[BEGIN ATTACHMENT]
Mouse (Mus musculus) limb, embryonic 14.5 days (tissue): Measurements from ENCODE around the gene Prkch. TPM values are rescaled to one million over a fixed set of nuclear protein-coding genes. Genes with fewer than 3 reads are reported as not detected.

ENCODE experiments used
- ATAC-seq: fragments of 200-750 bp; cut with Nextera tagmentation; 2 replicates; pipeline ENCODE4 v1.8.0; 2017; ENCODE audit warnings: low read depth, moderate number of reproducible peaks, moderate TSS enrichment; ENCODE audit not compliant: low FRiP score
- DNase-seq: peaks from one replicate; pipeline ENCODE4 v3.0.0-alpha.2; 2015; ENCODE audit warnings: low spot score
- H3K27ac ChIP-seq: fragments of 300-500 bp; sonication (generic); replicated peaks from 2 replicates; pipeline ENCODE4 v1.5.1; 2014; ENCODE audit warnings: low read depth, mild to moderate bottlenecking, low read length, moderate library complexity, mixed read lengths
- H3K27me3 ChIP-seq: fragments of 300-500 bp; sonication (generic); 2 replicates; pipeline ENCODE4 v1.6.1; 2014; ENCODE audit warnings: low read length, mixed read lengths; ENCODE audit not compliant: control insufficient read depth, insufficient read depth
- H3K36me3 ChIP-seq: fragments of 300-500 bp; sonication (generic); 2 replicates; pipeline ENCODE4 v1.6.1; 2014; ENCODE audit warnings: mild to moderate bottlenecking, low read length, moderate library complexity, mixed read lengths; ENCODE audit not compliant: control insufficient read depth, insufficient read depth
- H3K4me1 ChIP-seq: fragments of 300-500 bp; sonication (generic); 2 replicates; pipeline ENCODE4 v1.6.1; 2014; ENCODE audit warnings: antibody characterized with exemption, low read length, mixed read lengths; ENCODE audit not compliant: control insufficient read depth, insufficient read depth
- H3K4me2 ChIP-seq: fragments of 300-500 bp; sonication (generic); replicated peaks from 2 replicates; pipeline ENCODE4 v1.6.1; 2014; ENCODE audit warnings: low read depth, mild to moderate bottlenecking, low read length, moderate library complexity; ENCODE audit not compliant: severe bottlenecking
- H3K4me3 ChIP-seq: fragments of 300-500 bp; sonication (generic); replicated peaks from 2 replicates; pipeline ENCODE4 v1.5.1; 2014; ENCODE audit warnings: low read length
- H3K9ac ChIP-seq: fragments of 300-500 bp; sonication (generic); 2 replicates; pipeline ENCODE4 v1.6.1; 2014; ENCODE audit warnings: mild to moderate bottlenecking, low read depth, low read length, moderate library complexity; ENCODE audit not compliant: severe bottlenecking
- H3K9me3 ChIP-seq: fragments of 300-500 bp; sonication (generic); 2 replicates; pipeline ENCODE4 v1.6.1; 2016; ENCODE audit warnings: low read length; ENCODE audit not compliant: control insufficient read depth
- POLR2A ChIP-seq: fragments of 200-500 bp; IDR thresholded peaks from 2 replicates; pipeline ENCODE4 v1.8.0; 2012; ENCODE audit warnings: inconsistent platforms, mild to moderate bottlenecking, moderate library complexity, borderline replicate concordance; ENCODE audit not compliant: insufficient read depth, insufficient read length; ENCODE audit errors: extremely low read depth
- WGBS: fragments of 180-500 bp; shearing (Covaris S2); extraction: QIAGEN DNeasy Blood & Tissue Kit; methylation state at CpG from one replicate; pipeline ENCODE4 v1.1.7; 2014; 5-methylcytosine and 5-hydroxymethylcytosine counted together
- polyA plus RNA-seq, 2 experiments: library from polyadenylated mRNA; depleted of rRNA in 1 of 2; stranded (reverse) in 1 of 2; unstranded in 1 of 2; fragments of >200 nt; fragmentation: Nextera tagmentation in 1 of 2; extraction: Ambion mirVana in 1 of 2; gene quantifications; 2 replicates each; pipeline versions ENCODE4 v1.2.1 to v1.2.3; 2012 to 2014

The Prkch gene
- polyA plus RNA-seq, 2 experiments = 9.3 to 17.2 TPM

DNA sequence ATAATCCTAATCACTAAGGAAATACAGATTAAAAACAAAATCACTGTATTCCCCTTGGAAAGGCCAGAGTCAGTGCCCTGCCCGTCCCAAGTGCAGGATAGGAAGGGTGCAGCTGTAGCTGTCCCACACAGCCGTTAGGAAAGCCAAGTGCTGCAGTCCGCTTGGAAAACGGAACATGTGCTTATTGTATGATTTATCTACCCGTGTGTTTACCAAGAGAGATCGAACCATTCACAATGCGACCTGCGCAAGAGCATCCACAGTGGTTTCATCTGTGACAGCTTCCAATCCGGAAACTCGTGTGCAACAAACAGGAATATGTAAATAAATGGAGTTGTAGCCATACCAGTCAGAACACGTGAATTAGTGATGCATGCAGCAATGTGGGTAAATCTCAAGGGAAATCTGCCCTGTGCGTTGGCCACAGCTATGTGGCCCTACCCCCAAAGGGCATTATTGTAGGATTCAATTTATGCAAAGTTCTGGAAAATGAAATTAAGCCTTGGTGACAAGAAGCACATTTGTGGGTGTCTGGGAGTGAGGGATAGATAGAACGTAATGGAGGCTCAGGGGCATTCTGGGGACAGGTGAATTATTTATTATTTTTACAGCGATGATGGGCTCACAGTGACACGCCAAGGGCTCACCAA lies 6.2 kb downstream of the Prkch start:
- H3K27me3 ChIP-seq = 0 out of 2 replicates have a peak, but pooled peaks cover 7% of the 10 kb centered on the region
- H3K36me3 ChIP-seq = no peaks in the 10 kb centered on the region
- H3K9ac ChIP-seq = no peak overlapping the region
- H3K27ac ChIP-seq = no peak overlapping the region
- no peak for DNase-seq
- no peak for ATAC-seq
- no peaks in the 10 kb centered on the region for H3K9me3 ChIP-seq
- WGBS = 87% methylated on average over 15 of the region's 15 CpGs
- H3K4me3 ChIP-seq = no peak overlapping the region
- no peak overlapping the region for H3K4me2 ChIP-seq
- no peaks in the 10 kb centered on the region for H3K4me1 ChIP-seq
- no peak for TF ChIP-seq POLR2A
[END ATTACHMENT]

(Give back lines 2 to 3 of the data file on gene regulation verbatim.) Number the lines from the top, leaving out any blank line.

ENCODE experiments used
- ATAC-seq: fragments of 200-750 bp; cut with Nextera tagmentation; 2 replicates; pipeline ENCODE4 v1.8.0; 2017; ENCODE audit warnings: low read depth, moderate number of reproducible peaks, moderate TSS enrichment; ENCODE audit not compliant: low FRiP score